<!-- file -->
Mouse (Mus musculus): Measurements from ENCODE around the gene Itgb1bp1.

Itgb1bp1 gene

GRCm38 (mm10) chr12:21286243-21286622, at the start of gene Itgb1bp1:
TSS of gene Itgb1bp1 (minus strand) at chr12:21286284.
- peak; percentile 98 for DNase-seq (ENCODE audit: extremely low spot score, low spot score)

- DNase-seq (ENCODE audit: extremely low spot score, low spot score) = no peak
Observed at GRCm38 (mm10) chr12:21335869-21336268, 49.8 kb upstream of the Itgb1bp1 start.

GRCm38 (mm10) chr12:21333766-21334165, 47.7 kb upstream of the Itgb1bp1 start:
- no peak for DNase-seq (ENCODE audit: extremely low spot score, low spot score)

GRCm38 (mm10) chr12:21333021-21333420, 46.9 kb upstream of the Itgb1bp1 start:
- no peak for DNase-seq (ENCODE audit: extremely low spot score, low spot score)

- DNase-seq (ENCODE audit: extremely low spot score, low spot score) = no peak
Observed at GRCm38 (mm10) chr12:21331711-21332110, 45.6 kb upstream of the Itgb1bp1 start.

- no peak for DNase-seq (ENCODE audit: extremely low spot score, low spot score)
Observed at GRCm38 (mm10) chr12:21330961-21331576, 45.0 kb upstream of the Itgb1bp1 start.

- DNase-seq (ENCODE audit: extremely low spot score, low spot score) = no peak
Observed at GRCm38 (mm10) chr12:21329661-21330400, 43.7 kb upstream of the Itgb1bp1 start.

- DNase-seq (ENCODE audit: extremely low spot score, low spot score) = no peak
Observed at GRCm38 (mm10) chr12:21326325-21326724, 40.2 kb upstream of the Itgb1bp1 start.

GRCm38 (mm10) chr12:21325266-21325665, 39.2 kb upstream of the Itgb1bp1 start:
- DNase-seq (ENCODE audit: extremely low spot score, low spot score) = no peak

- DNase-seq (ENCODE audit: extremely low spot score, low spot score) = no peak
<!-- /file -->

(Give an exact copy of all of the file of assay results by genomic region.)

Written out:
Mouse (Mus musculus): Measurements from ENCODE around the gene Itgb1bp1.

Itgb1bp1 gene

GRCm38 (mm10) chr12:21286243-21286622, at the start of gene Itgb1bp1:
TSS of gene Itgb1bp1 (minus strand) at chr12:21286284.
- peak; percentile 98 for DNase-seq (ENCODE audit: extremely low spot score, low spot score)

- DNase-seq (ENCODE audit: extremely low spot score, low spot score) = no peak
Observed at GRCm38 (mm10) chr12:21335869-21336268, 49.8 kb upstream of the Itgb1bp1 start.

GRCm38 (mm10) chr12:21333766-21334165, 47.7 kb upstream of the Itgb1bp1 start:
- no peak for DNase-seq (ENCODE audit: extremely low spot score, low spot score)

GRCm38 (mm10) chr12:21333021-21333420, 46.9 kb upstream of the Itgb1bp1 start:
- no peak for DNase-seq (ENCODE audit: extremely low spot score, low spot score)

- DNase-seq (ENCODE audit: extremely low spot score, low spot score) = no peak
Observed at GRCm38 (mm10) chr12:21331711-21332110, 45.6 kb upstream of the Itgb1bp1 start.

- no peak for DNase-seq (ENCODE audit: extremely low spot score, low spot score)
Observed at GRCm38 (mm10) chr12:21330961-21331576, 45.0 kb upstream of the Itgb1bp1 start.

- DNase-seq (ENCODE audit: extremely low spot score, low spot score) = no peak
Observed at GRCm38 (mm10) chr12:21329661-21330400, 43.7 kb upstream of the Itgb1bp1 start.

- DNase-seq (ENCODE audit: extremely low spot score, low spot score) = no peak
Observed at GRCm38 (mm10) chr12:21326325-21326724, 40.2 kb upstream of the Itgb1bp1 start.

GRCm38 (mm10) chr12:21325266-21325665, 39.2 kb upstream of the Itgb1bp1 start:
- DNase-seq (ENCODE audit: extremely low spot score, low spot score) = no peak

- DNase-seq (ENCODE audit: extremely low spot score, low spot score) = no peak